Tania Houck wrote: "These trees are beautiful in bloom! There is a "plantation" (several fields) of Paulownia in Calhoun County, SC on Hwy #6 near Creston."

Russ Snyder of Creston: When mature the trees resemble the Catalpa...They have been in this area on a limited basis for a long time. When I was growing up (50-60 years ago) there was a fairly sizable mature tree in my aunts yard. There is also one growing in Elizabeth in front of the Masonic Lodge where they have recently torn down a building...There are a number of nurseries offering them for sale on the internet. They are rather pricey but probably a good value given their rapid growth, abundant shade, and timber value..."

Former DNR Officer, Tom Fox said: "Your mystery tree is Paulownia or Princess-Tree...It is invasive and is quite common in the Kanawha Valley and other parts of Southern WV."

Forester Larry Jones of Pt. Pleasant: "The mystery tree in the picture is a Paulownia tree. They are often planted for shade trees, very fast growers, and can become invasive."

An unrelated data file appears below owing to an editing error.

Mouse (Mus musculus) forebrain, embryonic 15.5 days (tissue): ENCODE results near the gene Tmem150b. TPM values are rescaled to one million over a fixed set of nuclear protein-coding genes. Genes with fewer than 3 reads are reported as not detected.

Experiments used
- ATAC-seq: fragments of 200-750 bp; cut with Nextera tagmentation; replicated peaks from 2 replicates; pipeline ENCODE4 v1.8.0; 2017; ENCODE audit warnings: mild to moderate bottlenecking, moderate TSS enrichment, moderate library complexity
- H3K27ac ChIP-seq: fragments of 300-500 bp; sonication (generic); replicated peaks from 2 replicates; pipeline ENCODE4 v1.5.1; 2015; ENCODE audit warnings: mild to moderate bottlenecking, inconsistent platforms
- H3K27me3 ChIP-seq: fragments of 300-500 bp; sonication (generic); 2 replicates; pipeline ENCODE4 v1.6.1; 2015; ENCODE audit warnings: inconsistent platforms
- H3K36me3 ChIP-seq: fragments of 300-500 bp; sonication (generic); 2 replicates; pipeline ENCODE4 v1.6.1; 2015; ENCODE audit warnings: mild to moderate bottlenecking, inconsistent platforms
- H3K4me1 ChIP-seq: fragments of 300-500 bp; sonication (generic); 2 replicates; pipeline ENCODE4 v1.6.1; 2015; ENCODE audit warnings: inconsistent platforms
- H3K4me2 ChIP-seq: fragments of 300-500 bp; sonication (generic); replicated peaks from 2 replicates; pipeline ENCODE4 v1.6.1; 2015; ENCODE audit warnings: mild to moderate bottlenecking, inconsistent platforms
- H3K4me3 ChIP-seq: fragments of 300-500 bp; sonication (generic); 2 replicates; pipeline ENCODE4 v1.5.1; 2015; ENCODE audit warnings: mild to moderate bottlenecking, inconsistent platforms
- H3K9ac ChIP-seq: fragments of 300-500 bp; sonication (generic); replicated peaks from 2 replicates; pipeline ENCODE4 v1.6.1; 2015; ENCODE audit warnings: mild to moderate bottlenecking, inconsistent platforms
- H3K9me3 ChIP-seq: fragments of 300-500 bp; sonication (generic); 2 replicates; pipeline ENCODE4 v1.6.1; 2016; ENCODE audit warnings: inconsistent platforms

Calhoun forester Russ Richardson also warned: " "It is considered an invasive tree."

James C. Haught wrote: "The name of the tree found on Groundhog near Creston is Paulownia tomentosa, named for Princess Anna Paulownia (1795-1865) of the Netherlands. Large Paulownia trees are valuable..."

Bob Gregory of Minnora wrote: "Your "mystery tree" appears to be a juvenile Paulownia Tomentosa, commonly called "Empress Tree." The tree is indigenous to China, Laos and Viet Nam but was imported here in the last century as an ornamental species."

James Meads, retired teacher, of Glenville wrote: "Princess tree, also known as royal Paulownia or empress tree, can reach 30-60 feet in height. Paulownia is native to western and central China where historical records describe its medicinal, ornamental, and timber uses as early as the third century B.C. It has been cultivated for centuries in Japan where it is valued...It was imported to Europe in the 1830s by the Dutch East India Company and brought to North America a few years later. Paulownia has been naturalized in the eastern U.S. for more than 150 years..."